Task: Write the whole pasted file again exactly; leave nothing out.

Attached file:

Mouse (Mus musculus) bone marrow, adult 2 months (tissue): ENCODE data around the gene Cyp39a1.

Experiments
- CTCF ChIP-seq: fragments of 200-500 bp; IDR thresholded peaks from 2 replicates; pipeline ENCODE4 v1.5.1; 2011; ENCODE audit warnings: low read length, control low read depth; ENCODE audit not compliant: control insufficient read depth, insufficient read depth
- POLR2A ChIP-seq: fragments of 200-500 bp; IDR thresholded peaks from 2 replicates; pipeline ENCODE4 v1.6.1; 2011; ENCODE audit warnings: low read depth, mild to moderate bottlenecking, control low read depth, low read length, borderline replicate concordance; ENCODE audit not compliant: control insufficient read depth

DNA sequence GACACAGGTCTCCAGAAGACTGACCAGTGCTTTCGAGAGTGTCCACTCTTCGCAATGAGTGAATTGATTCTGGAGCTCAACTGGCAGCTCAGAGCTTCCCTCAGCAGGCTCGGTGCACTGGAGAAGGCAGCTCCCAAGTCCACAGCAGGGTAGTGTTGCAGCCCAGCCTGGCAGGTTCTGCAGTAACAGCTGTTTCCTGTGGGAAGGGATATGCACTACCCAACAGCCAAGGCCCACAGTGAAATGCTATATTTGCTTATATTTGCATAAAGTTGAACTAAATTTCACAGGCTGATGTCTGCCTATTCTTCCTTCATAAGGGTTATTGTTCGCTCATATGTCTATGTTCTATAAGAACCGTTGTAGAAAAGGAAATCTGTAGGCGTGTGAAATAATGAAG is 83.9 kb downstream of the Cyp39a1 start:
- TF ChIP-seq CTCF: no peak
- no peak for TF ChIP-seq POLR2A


Mouse (Mus musculus) bone marrow, adult 2 months (tissue): ENCODE data around the gene Cyp39a1.

Experiments
- CTCF ChIP-seq: fragments of 200-500 bp; IDR thresholded peaks from 2 replicates; pipeline ENCODE4 v1.5.1; 2011; ENCODE audit warnings: low read length, control low read depth; ENCODE audit not compliant: control insufficient read depth, insufficient read depth
- POLR2A ChIP-seq: fragments of 200-500 bp; IDR thresholded peaks from 2 replicates; pipeline ENCODE4 v1.6.1; 2011; ENCODE audit warnings: low read depth, mild to moderate bottlenecking, control low read depth, low read length, borderline replicate concordance; ENCODE audit not compliant: control insufficient read depth

DNA sequence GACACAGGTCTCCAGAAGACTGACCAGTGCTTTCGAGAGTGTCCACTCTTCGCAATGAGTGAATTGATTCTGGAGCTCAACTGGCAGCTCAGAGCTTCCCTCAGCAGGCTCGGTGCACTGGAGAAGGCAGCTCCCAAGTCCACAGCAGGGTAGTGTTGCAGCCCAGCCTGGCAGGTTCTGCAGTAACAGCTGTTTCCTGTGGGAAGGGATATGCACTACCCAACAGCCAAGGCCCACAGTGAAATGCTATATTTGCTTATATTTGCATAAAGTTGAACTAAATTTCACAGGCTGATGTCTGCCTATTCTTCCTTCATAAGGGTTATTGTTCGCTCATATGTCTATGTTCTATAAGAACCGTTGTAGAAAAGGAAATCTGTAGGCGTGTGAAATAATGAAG is 83.9 kb downstream of the Cyp39a1 start:
- TF ChIP-seq CTCF: no peak
- no peak for TF ChIP-seq POLR2A